But he is playing as if he was born to run a big-time basketball attack.
Allen has impressed his peers and coaches in his first season as a starter. But no one is happier than Bulls coach Craig Mellinger. The second-year coach knows that without the improved play of his point guard, the Bulls would not be 10-0 overall and 2-0 in the Del-Val League.
"He continually surprises me," Mellinger said. "Every challenge we put before him, he eventually meets it and then goes beyond it. No doubt, he has us excited about his potential, and he's excited about it, too."
Allen, a native of Flint, Mich., stepped into a good basketball situation last season. Mellinger took over, after being an assistant, and had a lot of holes to fill because of players moving on. It ended up that 25 of the 28 varsity and junior-varsity players were new last season.
As always, more than 200 players tried out last year, and Allen did what he had to do - he got the coaches' attention. "What we teach our players is the theory of 'make us play you.' Work hard, show an effort and practice, and try to follow what we're teaching you and you'll earn playing time," Mellinger said. "Jordache did that."
"I played organized ball before I came here," Allen said. "I knew I was pretty good. And with all the people I was up against (at tryouts), I just put my skills to work."
Mellinger knew he had something special, and he tried to get Allen playing time at both the JV and varsity levels. By the end of the season, Allen was coming off the varsity bench in big games because of injuries. That experience would prove invaluable.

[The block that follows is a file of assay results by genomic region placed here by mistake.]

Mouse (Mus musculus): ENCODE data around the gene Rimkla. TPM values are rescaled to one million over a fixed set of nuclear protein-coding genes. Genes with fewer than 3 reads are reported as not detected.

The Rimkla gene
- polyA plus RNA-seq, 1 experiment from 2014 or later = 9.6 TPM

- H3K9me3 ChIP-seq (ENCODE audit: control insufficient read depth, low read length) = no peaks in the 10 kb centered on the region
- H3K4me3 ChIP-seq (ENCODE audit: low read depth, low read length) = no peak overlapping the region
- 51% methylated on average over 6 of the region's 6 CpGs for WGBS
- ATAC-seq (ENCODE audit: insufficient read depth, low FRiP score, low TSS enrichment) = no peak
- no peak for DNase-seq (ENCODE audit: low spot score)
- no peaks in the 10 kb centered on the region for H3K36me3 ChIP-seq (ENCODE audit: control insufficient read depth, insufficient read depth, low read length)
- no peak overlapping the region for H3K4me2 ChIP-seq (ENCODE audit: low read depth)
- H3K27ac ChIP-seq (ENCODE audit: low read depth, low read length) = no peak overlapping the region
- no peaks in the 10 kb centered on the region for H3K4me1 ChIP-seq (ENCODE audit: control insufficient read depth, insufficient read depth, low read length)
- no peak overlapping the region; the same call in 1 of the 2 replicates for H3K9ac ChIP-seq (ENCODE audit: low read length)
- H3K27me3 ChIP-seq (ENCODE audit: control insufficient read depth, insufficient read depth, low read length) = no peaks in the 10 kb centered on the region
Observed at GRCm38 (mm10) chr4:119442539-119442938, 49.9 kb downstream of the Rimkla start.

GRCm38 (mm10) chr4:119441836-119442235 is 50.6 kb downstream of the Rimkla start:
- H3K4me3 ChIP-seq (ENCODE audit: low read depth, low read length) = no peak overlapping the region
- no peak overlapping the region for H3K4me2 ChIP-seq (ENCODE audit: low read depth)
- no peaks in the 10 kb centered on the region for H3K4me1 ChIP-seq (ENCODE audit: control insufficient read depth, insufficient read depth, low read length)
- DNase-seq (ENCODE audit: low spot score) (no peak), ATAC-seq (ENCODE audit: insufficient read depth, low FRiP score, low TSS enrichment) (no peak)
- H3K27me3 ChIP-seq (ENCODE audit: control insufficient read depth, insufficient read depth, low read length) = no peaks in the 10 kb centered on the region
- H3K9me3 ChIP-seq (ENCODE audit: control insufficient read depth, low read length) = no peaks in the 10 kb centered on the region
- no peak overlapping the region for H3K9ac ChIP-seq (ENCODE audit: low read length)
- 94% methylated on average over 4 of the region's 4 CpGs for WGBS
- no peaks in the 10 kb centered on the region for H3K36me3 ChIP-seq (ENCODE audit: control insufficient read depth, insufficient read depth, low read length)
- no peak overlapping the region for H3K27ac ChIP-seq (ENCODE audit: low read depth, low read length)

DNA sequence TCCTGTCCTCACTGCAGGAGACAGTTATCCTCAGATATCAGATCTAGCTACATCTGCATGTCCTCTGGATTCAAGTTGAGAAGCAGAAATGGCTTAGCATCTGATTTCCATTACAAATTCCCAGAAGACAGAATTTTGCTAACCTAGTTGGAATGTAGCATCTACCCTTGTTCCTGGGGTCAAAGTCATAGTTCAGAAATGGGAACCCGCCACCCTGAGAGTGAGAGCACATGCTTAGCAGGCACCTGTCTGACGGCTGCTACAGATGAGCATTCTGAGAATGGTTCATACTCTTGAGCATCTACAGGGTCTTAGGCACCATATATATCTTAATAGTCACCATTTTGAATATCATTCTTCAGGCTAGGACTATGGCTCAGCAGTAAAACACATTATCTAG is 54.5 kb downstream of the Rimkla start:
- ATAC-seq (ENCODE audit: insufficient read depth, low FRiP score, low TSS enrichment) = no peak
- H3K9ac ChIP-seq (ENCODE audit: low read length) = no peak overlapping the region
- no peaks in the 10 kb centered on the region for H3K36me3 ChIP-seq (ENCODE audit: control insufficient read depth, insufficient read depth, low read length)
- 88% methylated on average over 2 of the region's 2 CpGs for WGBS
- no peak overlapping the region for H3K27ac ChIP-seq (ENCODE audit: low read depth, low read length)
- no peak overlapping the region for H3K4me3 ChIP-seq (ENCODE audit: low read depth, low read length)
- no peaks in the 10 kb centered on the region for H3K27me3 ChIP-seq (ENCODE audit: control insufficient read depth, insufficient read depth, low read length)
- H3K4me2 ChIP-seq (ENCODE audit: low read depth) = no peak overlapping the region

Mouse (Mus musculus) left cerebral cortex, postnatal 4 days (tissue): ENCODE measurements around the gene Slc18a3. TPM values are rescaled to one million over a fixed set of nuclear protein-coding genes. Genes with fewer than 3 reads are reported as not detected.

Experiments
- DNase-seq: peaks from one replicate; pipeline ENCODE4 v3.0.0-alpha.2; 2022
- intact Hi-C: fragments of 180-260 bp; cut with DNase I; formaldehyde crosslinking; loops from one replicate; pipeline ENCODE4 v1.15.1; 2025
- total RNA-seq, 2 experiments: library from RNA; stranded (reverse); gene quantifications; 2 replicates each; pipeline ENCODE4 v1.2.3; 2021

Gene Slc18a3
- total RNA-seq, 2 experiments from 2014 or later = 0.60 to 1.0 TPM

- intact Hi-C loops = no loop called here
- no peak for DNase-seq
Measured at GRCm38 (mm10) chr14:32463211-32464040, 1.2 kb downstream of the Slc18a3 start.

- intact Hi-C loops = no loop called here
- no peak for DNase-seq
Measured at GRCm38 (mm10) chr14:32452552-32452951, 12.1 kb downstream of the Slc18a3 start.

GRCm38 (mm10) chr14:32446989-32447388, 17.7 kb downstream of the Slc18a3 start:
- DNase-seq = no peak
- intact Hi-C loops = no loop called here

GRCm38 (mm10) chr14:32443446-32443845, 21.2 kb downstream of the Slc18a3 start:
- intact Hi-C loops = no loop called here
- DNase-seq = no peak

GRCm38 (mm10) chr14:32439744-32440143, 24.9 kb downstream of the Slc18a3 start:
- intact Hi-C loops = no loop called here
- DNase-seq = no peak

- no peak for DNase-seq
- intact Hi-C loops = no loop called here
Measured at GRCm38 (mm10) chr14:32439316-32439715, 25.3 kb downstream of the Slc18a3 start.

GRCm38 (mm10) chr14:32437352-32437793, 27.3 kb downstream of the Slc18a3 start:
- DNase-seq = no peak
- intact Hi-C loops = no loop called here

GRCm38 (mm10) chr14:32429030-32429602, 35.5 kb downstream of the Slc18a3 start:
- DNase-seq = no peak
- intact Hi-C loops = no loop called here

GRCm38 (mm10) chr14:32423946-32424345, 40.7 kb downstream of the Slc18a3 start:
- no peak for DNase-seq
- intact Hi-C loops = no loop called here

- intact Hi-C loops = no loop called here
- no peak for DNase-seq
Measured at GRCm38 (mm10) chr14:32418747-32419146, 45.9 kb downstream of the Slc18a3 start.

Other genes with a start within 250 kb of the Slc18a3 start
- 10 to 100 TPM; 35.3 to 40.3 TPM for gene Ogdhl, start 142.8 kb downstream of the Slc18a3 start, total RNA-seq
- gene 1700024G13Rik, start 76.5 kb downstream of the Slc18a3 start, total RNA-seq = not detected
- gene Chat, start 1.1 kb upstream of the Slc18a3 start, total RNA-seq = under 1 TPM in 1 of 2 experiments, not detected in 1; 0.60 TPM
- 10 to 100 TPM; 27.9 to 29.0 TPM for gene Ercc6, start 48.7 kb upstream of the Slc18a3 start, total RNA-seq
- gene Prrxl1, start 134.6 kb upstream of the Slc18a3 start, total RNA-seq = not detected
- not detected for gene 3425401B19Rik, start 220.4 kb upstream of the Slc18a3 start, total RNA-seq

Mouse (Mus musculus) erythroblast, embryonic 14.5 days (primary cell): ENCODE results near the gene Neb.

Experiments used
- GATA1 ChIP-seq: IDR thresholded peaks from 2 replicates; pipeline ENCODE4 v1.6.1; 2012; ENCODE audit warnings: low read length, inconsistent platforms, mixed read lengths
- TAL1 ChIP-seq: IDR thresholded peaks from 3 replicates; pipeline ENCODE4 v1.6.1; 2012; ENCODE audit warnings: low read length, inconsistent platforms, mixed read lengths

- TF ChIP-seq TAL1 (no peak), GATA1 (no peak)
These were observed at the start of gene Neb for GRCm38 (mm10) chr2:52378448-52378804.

"The guy ahead of me at the point last year was a senior," Allen said. ''I learned from the bench watching him and with my minutes. I think those minutes helped me a lot, so I'm not that nervous out there this year."
While he stays calm, he has opponents agitated with his ability to run a potent offense. His biggest asset is his ability to penetrate. He has the speed to break down a man-to-man defense and the know-how and quickness to knife through an opposing zone. His slick touch makes him a good scorer and passer.
"The first time down the floor, I look to get the ball down low," Allen said. "I feel more comfortable driving to the hoop. I'm very quick off the ball, and I like to use that to break down a defense and pass off."
Where Mellinger has challenged Allen the most is in the mental aspect of the game. And the sophomore has responded like a senior. "He is getting a handle on certain game situations - when to pull it back and when to go to the basket," Mellinger said. "He's starting to look ahead - two and three trips down the floor - to see who should get the ball and how the offense should be run."
"I prefer an up-tempo game, with lots of running and quickly getting back on defense," Allen said. "But I'm also learning when to sit back and look for the other team's weaknesses, and who has the hot hand. I want to get everybody involved in the offense. With our team, it could be a different scorer any night."
Like a good point guard, he is also letting his scoring flow to him through the offense, not forcing his shots. He is a confident player right now, and he exudes that confidence in the way he speaks and plays. He is averaging 13 points, 6.5 assists and four steals a game, with only three turnovers per contest.
His maturity is also evident in the classroom, and his goals are firmly set on a college education. "I have no worries about Jordache when it comes to school work," Mellinger said. "He goes to every class, and is doing as well if not better in class than on the court."
For now, Allen is hoping the weather will clear, giving him and his teammates a chance to perform. Snow and ice has forced the cancellation of the first Del-Val League match with Chester and was threatening this afternoon's league showdown with Academy Park.
"We have something to prove, and we're anxious to play these big games," Allen said. "Academy Park came here and beat us, and we don't want that to happen two years in a row."